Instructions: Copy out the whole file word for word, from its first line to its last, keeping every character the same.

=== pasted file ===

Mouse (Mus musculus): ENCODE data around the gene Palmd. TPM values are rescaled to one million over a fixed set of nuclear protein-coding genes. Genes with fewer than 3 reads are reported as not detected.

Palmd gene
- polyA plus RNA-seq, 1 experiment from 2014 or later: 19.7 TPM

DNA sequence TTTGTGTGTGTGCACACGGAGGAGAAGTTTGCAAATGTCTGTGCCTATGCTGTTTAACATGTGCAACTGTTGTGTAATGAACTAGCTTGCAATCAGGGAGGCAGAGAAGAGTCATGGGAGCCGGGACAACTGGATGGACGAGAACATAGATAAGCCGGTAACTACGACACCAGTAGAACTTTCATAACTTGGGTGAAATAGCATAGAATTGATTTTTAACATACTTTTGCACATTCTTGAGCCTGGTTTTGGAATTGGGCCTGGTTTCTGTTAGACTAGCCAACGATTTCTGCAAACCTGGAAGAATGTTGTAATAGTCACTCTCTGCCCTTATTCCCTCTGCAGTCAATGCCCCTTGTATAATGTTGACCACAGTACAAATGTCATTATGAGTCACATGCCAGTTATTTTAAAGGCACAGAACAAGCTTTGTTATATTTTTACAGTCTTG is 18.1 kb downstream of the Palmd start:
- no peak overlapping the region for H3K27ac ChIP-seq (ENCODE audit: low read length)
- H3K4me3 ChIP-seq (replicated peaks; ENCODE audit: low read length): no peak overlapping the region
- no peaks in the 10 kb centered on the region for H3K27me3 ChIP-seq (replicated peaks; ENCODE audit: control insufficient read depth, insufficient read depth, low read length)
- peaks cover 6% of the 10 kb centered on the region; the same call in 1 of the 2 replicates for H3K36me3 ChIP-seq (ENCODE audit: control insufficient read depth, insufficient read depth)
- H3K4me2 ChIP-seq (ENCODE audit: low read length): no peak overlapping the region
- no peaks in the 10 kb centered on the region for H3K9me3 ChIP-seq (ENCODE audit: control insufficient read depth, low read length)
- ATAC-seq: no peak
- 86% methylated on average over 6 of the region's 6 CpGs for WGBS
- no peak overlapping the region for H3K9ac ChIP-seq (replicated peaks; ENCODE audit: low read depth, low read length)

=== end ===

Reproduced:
Mouse (Mus musculus): ENCODE data around the gene Palmd. TPM values are rescaled to one million over a fixed set of nuclear protein-coding genes. Genes with fewer than 3 reads are reported as not detected.

Palmd gene
- polyA plus RNA-seq, 1 experiment from 2014 or later: 19.7 TPM

DNA sequence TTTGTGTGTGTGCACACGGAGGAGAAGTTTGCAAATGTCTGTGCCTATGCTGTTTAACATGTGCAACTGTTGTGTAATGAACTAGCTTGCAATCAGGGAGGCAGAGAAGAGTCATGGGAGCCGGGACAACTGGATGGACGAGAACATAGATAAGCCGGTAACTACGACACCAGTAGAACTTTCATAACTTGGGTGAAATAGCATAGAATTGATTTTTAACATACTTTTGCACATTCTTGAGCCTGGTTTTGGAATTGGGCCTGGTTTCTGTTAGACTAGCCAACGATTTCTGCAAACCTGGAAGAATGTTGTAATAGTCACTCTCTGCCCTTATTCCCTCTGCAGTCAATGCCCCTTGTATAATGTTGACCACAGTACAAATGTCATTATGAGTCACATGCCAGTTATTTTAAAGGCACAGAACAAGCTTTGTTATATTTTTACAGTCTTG is 18.1 kb downstream of the Palmd start:
- no peak overlapping the region for H3K27ac ChIP-seq (ENCODE audit: low read length)
- H3K4me3 ChIP-seq (replicated peaks; ENCODE audit: low read length): no peak overlapping the region
- no peaks in the 10 kb centered on the region for H3K27me3 ChIP-seq (replicated peaks; ENCODE audit: control insufficient read depth, insufficient read depth, low read length)
- peaks cover 6% of the 10 kb centered on the region; the same call in 1 of the 2 replicates for H3K36me3 ChIP-seq (ENCODE audit: control insufficient read depth, insufficient read depth)
- H3K4me2 ChIP-seq (ENCODE audit: low read length): no peak overlapping the region
- no peaks in the 10 kb centered on the region for H3K9me3 ChIP-seq (ENCODE audit: control insufficient read depth, low read length)
- ATAC-seq: no peak
- 86% methylated on average over 6 of the region's 6 CpGs for WGBS
- no peak overlapping the region for H3K9ac ChIP-seq (replicated peaks; ENCODE audit: low read depth, low read length)